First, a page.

10:55 am  
Anonymous FMBG said...

Hey! Parents get bored the same as children do. Frightening children was an amusing way to pass the time and exert some control over them too, through fear.

As for me, I don't tell scary stories to my kids. We have a blast and play lots of games. I always win because I'm bigger than them......and I cheat.

10:27 pm  
Blogger MC Etcher said...

Would you leave this post up for eight days (even for your hypothetical readers)?


9:51 am  
Anonymous Anonymous said...

Just to let everyone know LG is currently in the grip of a nasty virus, and feels like hell. Doubtless she will post again soon.


PS some sympathy messages wouldn't go astray......

12:44 pm  
Anonymous FBMG said...

Hey LG, hope you're feeling better. Being sick sucks, to say the least. I assume that Handsomest is taking good care of you.

10:43 am  
Blogger Blandwagon said...

What, she can't drag herself to the nearest computer and tap out a couple of lines?

In MY day, even if we had a bit of a flu, we still had to walk sixteen miles through the snow to make our blog entries on the village computer... which was steam-powered, so you had to spend forty minutes building up a good head of steam first.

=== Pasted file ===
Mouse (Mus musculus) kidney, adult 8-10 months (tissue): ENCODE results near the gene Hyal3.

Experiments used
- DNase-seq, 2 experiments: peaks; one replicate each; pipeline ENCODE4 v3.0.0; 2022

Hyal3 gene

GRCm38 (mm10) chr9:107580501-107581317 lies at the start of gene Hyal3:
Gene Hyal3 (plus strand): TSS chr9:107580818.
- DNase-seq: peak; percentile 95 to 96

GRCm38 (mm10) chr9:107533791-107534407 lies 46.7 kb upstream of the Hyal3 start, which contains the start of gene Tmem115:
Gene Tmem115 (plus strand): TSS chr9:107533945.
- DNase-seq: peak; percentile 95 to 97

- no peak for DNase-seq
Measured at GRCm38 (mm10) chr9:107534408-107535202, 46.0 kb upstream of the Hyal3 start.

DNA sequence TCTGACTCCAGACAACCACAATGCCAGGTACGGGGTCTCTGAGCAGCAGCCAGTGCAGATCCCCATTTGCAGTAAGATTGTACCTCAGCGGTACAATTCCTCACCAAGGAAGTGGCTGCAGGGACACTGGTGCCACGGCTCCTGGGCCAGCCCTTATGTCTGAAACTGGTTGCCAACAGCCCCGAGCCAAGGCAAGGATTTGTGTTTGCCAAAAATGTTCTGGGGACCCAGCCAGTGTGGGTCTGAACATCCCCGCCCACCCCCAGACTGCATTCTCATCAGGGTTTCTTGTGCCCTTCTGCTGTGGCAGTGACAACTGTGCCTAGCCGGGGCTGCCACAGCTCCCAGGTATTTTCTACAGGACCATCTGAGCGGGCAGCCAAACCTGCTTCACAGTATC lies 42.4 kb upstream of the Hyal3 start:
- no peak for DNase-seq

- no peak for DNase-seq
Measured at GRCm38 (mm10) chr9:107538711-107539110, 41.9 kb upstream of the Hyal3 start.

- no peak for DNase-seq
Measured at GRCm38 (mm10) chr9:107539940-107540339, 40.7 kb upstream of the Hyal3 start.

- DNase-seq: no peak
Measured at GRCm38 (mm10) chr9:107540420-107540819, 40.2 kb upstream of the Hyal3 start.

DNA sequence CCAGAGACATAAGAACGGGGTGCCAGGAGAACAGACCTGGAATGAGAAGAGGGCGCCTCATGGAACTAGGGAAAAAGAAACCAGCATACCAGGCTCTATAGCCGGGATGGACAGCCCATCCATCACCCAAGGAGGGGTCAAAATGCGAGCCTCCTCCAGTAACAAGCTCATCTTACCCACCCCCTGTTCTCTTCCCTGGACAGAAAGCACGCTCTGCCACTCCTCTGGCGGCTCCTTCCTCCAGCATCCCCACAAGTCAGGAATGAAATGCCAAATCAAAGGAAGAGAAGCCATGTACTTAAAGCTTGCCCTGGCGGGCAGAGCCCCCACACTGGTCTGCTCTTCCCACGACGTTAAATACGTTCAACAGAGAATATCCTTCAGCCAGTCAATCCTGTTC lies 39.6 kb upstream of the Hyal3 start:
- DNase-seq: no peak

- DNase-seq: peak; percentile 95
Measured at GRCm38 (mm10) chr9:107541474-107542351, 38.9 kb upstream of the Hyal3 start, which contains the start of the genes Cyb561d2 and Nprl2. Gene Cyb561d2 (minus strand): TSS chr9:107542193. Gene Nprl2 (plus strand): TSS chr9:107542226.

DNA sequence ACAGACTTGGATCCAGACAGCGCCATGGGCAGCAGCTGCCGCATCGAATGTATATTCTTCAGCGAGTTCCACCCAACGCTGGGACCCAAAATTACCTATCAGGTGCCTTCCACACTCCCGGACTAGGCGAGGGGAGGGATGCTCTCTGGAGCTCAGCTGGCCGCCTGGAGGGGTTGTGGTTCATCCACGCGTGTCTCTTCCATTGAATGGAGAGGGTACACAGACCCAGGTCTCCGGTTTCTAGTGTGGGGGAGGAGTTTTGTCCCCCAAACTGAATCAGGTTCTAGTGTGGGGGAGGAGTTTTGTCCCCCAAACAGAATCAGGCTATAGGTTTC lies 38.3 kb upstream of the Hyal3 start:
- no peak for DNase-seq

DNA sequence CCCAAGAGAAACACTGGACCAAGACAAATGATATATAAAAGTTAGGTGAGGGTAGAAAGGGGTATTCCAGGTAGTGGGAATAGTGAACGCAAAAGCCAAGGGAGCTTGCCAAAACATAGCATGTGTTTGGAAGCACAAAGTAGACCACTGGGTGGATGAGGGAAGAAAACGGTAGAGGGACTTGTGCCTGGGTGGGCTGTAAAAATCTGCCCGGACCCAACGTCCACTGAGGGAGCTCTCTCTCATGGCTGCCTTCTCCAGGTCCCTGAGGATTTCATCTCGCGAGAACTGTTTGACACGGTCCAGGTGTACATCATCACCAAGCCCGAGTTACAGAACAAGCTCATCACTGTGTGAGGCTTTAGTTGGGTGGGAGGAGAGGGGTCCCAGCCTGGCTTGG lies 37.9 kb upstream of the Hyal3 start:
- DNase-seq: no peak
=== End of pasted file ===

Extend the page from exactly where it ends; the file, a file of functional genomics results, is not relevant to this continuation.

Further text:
And of course all this had to be done in the middle of the night, since we had to be down pit between 6am and 6pm, eight days a week.

11:29 am  
Blogger granola girl said...

Hey Laziest — hope you get feeling better soon. Frankly I'm getting tired of seeing this entry everytime I check your blog. ;)

12:23 am  
Blogger Craig said...

You could always pull a bit of the thread out of the silver ball to make the sickness pass more quickly. Or you good just get better, you know, whichever works best for you.

2:26 am  
Blogger MC Etcher said...

Sorry for teasing you Laziest! Feel better soon, you are missed!

2:57 am  
Blogger car said...

Of course I would tell this story to my child--I probably did. It is a great anti-drug story to show the error of filthy hippy thinking. You smoke drugs you lose part of your life and regret it later.

10:39 am  

Post a Comment

<< Home